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Iris
Iris
In early fall, plant your Dutch Iris (Iris Xiphium) bulbs 8–10 cm deep and 3-4" apart in light, fertile, well-drained soil. Dutch Iris prefer bright, sunny locations but can live in partial shade. If you have clay-heavy soil, add some coarse sand and humus. Irises enjoy a low-nitrogen fertilizer. Set the bulb firmly to hold the plant in place. Make sure the bulb is near the surface. Firm the soil tightly and allow enough for settling to keep the bulbs above any possible standing water. The top of the bulb should be just beneath the surface of the soil. If you have several plants, plant them at least 45 cm apart, "facing" the same way.
Iris

Japanese Iris prefer bright, sunny locations but can live in partial shade. They require high soil moisture and a fair amount of feeding throughout their growth period. Space plants 60 cm or more apart in heavy soil amended with compost and peat. No lime! Wait until you see new growth before fertilizing, then feed again just before bloom. Japanese Iris are also a favorite water plant grown in containers in pond shallows.

Iris
The best time to plant bearded iris is July through September. This allows enough time for the flowers to become established before winter. In a well-cultivated bed, dig a shallow hole large enough for the rhizome clump. Create a mound of soil in the center of the hole. Make sure the mound is high enough to allow the top of the rhizome to poke out slightly above the soil level. Spread the roots around the mound, fill it with soil and water. For a colorful group planting, plant at least three rhizomes (about 20–25 cm apart) or plant undivided clumps. Be sure to point each fan of leaves away from the center of the group. Before flowering, water plants often enough to keep the soil moist but not soaked. Apply mulch to fall-planted irises to reduce winter heaving.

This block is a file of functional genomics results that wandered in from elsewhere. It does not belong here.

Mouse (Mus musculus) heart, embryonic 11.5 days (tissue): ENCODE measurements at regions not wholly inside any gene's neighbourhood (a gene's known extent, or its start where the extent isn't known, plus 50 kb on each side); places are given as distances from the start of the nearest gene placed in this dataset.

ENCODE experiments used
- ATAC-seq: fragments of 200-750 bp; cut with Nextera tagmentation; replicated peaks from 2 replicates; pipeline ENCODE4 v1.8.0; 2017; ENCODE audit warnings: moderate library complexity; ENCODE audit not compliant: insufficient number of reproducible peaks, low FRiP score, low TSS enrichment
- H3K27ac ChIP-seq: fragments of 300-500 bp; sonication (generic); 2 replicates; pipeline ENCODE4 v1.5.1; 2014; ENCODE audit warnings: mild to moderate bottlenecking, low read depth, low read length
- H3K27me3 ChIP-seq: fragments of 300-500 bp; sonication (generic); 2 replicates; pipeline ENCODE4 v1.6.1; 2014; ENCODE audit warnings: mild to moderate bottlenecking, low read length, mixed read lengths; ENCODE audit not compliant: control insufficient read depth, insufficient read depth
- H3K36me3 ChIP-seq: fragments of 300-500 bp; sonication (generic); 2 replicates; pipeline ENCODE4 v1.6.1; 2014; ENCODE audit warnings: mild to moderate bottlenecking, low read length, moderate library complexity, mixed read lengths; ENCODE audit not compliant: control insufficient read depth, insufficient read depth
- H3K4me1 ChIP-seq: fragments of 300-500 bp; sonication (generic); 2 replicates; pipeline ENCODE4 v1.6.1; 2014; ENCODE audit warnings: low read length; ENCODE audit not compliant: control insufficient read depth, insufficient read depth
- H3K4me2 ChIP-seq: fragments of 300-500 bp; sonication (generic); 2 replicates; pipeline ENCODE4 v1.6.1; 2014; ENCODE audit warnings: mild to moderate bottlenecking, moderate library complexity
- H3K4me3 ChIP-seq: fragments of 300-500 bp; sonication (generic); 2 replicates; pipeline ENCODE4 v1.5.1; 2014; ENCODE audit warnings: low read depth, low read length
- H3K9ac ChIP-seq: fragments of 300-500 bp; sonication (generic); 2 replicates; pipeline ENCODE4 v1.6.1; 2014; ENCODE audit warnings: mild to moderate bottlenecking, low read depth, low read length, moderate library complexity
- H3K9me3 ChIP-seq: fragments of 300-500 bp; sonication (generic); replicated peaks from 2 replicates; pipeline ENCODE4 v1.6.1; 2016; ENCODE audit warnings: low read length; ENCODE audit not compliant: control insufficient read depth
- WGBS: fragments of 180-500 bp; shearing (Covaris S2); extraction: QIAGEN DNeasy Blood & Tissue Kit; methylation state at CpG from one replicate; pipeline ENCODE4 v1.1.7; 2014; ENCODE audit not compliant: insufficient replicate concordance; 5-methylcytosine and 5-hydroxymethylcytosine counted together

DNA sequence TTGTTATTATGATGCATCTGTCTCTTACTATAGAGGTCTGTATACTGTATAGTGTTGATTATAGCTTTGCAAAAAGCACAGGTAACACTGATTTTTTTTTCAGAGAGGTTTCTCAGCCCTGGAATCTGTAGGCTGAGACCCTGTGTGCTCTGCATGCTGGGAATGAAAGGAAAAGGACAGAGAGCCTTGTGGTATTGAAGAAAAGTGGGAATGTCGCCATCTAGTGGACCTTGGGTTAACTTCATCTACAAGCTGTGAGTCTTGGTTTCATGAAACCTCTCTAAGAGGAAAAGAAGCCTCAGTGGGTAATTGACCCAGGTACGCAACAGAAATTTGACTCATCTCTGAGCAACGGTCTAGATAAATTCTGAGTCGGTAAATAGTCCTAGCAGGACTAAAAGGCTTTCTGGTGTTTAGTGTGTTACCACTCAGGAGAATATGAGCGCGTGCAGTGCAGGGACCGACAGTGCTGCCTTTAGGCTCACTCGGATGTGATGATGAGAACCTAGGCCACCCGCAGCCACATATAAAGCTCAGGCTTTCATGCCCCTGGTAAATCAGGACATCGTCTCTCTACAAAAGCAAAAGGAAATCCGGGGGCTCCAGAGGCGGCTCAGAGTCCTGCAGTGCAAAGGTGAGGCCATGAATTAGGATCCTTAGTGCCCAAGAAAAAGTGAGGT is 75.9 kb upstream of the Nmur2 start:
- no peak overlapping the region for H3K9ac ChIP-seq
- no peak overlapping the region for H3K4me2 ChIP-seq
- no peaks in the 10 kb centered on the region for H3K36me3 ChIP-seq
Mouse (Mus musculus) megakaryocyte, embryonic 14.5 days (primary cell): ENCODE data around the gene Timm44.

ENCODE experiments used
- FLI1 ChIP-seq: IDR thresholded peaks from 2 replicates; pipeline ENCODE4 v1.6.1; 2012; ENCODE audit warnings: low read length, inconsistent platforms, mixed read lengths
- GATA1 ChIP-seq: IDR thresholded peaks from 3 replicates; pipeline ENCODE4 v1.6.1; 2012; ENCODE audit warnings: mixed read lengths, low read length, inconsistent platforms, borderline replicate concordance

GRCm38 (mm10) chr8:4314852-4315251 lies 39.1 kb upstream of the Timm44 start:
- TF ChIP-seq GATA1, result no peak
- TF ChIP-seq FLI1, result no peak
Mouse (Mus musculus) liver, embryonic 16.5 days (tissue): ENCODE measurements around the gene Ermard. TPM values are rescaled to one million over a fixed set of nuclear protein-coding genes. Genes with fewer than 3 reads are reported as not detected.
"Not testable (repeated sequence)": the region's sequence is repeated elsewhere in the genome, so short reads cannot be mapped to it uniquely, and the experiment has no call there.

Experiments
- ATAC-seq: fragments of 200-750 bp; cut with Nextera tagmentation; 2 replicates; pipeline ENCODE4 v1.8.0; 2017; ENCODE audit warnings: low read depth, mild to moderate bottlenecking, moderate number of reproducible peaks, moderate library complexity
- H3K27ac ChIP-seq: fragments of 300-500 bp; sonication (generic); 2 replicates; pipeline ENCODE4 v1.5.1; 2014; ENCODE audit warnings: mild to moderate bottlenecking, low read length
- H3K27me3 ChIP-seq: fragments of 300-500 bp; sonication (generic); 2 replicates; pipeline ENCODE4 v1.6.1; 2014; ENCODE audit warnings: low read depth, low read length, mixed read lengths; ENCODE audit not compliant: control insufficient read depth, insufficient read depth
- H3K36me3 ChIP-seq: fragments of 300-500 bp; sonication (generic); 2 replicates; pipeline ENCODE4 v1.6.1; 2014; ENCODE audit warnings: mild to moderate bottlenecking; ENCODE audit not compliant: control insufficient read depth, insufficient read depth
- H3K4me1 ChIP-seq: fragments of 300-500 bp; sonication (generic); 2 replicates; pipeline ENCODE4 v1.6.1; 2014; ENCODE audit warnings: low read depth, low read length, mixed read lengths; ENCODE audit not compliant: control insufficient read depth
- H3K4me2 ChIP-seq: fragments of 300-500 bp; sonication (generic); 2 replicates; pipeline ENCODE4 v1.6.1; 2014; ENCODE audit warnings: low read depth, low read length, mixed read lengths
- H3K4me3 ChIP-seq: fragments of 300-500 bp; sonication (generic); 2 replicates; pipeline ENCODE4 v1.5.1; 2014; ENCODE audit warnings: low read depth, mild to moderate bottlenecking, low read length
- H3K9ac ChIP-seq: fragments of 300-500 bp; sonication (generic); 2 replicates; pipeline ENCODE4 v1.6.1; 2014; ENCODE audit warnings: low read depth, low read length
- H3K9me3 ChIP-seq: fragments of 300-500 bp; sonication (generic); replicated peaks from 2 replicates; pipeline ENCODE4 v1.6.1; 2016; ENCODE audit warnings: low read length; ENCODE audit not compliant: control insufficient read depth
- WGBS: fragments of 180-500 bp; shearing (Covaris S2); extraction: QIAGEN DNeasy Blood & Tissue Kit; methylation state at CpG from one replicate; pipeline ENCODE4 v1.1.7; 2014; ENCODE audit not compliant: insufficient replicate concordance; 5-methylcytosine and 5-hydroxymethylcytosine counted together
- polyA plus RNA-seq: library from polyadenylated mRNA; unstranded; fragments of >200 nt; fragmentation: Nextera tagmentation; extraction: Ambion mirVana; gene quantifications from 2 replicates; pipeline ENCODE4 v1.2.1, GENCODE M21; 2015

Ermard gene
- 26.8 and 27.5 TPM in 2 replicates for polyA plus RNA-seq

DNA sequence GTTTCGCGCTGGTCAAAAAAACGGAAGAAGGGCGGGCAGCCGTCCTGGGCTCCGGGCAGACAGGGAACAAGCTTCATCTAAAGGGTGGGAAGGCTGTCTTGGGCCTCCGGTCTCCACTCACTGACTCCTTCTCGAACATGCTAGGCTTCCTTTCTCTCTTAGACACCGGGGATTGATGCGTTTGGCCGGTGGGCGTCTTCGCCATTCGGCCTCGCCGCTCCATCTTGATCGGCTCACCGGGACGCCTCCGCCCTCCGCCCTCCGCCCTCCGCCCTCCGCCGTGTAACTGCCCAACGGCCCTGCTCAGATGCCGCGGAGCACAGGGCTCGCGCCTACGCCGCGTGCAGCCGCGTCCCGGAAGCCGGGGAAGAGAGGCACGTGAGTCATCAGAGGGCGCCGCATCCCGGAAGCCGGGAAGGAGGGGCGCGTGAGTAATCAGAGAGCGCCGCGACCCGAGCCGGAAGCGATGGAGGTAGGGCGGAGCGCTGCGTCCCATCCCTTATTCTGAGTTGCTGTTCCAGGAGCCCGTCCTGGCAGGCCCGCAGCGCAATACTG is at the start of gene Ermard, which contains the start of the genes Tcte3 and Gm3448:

Iris

Over time iris clumps become crowded and the blooms may suffer. But it is easy to spread out your irises and encourage new growth. In late summer, carefully lift the entire clump with a garden fork. Cut apart the new, younger sections from the original center rhizome, then replant. You may want to let the rhizomes dry in the sun for a day before replanting. Unless you see new buds coming off the center rhizome, discard it -- it is past its prime and unlikely to bloom a second time. The “babies” are what you want to save.

Iris Food Although bearded iris don't need a lot, a small serving of specially-designed Iris Fertilizer can make your display grow even stronger and healthier. Breck's® Iris Lovers All-Natural Iris Food uses a 4-4-2 ratio of nitrogen, phosphorus and potassium, respectively. Our iris food is well-balanced, so your irises won't be over- or underfed. Nitrogen is vital for healthy growing, but too much can cause soft, disease-prone growth. A small dose of phosphorus is useful when producing flowers and developing roots, and some potassium helps bring out those rich, vibrant colours that make iris so lovely. Our iris fertilizer has less phosphorus and potassium than our other fertilizers, and just enough of all three key nutrients to give your bearded beauties the boost they deserve!

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